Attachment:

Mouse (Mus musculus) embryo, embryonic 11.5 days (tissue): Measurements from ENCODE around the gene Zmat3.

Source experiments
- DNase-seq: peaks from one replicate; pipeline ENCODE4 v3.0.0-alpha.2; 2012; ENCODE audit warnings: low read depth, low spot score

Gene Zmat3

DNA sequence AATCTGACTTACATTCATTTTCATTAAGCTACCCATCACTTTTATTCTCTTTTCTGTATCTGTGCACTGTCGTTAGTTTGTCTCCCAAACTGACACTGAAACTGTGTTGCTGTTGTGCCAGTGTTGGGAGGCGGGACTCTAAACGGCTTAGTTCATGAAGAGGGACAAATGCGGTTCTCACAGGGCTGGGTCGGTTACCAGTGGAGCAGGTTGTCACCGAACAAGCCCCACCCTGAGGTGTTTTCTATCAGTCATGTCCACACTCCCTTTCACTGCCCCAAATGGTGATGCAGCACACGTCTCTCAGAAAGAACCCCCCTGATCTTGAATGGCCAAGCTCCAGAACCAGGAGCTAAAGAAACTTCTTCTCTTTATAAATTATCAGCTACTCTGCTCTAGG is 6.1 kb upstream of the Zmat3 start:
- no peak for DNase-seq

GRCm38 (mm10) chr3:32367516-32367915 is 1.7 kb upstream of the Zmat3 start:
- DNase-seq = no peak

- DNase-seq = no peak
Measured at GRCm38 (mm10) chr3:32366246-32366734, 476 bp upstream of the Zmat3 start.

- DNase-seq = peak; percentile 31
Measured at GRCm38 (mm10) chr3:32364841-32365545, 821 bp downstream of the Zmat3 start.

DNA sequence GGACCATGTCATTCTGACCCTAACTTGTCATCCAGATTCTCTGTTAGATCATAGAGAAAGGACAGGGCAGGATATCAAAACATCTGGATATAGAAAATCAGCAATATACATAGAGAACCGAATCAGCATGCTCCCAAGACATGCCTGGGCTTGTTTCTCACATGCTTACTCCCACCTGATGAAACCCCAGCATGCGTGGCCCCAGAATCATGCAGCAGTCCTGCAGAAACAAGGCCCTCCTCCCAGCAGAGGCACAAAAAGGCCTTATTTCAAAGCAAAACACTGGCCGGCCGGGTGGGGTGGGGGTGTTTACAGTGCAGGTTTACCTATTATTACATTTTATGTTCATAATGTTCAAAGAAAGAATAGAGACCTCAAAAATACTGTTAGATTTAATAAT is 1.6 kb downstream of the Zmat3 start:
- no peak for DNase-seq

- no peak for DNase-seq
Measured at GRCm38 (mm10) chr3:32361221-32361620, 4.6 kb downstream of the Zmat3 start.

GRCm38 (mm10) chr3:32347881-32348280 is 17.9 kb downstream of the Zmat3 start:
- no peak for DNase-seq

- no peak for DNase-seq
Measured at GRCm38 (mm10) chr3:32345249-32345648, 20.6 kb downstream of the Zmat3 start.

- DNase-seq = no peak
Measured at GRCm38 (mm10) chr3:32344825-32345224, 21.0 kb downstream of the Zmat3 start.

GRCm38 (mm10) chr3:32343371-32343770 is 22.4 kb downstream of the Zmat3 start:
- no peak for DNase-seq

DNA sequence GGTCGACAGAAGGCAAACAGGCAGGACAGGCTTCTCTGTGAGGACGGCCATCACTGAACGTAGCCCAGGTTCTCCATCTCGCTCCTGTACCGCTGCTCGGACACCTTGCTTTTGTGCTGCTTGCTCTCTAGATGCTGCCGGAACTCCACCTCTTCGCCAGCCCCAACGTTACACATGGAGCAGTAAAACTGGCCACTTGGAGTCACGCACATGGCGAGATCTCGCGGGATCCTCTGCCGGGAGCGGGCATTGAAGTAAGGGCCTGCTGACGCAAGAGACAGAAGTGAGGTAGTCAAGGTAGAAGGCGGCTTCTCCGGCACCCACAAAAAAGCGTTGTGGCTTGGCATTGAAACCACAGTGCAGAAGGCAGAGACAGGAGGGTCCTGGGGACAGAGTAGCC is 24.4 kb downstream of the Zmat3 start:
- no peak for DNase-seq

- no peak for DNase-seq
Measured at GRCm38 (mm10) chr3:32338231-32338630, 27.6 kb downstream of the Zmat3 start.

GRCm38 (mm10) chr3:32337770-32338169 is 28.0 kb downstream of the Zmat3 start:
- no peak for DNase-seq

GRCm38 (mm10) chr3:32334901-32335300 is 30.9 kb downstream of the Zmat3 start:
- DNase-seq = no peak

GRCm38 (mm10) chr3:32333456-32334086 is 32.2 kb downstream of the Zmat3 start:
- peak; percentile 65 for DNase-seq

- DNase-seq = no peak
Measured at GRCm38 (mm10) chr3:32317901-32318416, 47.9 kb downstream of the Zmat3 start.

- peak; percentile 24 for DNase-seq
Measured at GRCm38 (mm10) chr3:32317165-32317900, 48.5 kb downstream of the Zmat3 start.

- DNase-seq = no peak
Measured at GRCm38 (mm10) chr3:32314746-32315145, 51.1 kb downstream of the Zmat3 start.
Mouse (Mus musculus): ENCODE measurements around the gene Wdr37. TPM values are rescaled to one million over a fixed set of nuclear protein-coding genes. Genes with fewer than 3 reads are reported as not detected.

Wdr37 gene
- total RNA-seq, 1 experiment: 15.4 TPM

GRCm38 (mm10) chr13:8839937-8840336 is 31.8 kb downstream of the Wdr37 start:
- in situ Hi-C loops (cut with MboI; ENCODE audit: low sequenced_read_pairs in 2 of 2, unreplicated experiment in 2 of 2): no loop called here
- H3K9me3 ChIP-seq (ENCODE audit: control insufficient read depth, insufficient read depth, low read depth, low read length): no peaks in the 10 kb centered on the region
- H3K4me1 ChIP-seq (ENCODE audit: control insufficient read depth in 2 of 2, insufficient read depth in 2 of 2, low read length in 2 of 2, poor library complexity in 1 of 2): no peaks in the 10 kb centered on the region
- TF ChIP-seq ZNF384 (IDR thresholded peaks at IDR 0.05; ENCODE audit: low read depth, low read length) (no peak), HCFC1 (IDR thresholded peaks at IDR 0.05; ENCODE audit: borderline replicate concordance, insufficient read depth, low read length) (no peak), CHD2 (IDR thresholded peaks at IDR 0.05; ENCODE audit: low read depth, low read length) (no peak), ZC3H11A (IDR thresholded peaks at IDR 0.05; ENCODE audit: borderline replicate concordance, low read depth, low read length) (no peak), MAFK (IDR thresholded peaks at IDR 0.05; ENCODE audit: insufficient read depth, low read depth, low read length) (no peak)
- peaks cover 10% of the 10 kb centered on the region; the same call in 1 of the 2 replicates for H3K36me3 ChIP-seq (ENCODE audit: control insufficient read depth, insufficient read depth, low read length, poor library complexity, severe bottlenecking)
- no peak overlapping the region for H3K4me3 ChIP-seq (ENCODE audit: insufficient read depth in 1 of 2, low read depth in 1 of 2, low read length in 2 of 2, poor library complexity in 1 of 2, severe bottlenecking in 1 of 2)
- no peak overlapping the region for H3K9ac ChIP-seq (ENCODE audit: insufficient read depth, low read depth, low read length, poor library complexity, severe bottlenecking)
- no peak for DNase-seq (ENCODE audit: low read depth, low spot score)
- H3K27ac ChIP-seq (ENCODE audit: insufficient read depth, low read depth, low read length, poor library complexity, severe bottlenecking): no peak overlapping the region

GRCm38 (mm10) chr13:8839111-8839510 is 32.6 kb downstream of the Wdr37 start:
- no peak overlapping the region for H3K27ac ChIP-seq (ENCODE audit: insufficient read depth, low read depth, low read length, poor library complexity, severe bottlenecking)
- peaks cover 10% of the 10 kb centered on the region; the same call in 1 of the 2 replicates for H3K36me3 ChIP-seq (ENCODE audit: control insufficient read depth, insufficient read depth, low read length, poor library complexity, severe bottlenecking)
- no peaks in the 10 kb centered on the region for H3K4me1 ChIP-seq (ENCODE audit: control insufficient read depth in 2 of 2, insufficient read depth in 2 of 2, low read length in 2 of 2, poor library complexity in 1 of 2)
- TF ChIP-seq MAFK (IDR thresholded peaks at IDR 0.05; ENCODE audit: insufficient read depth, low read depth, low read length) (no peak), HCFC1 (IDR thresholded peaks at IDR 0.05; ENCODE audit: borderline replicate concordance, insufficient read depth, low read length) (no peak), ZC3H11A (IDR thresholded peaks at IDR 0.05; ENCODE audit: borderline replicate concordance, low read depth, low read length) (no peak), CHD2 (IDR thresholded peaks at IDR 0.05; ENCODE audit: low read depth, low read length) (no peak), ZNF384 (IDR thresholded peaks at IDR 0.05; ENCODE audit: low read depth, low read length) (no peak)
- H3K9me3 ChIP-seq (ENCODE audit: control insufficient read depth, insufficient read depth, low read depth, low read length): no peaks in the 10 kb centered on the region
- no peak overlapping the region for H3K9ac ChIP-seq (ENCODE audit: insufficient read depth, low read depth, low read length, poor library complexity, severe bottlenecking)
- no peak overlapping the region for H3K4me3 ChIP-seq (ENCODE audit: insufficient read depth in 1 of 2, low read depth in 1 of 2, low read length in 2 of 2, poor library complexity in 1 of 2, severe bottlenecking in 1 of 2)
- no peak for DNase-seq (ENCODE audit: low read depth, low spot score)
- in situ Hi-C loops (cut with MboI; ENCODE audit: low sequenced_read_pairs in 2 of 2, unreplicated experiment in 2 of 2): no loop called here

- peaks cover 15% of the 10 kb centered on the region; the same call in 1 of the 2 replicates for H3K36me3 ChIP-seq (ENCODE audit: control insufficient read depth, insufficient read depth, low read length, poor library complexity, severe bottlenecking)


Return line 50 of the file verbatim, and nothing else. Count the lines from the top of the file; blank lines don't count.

- no peak overlapping the region for H3K4me3 ChIP-seq (ENCODE audit: insufficient read depth in 1 of 2, low read depth in 1 of 2, low read length in 2 of 2, poor library complexity in 1 of 2, severe bottlenecking in 1 of 2)